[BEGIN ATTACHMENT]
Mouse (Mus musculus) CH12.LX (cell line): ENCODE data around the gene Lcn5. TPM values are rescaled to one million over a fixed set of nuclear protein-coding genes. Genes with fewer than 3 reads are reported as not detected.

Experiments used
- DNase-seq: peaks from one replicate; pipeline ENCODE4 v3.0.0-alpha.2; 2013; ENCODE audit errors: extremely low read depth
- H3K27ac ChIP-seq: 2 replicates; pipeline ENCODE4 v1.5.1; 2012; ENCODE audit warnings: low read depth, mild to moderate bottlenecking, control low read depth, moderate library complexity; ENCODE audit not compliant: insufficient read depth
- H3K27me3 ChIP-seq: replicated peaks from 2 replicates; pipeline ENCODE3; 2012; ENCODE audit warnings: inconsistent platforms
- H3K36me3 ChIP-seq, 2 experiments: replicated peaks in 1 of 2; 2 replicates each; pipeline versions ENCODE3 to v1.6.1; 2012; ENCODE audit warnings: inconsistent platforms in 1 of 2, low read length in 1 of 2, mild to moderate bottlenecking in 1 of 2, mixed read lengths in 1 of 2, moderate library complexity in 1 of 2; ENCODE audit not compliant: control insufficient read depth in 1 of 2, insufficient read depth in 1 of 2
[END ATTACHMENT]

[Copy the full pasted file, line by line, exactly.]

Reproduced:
Mouse (Mus musculus) CH12.LX (cell line): ENCODE data around the gene Lcn5. TPM values are rescaled to one million over a fixed set of nuclear protein-coding genes. Genes with fewer than 3 reads are reported as not detected.

Experiments used
- DNase-seq: peaks from one replicate; pipeline ENCODE4 v3.0.0-alpha.2; 2013; ENCODE audit errors: extremely low read depth
- H3K27ac ChIP-seq: 2 replicates; pipeline ENCODE4 v1.5.1; 2012; ENCODE audit warnings: low read depth, mild to moderate bottlenecking, control low read depth, moderate library complexity; ENCODE audit not compliant: insufficient read depth
- H3K27me3 ChIP-seq: replicated peaks from 2 replicates; pipeline ENCODE3; 2012; ENCODE audit warnings: inconsistent platforms
- H3K36me3 ChIP-seq, 2 experiments: replicated peaks in 1 of 2; 2 replicates each; pipeline versions ENCODE3 to v1.6.1; 2012; ENCODE audit warnings: inconsistent platforms in 1 of 2, low read length in 1 of 2, mild to moderate bottlenecking in 1 of 2, mixed read lengths in 1 of 2, moderate library complexity in 1 of 2; ENCODE audit not compliant: control insufficient read depth in 1 of 2, insufficient read depth in 1 of 2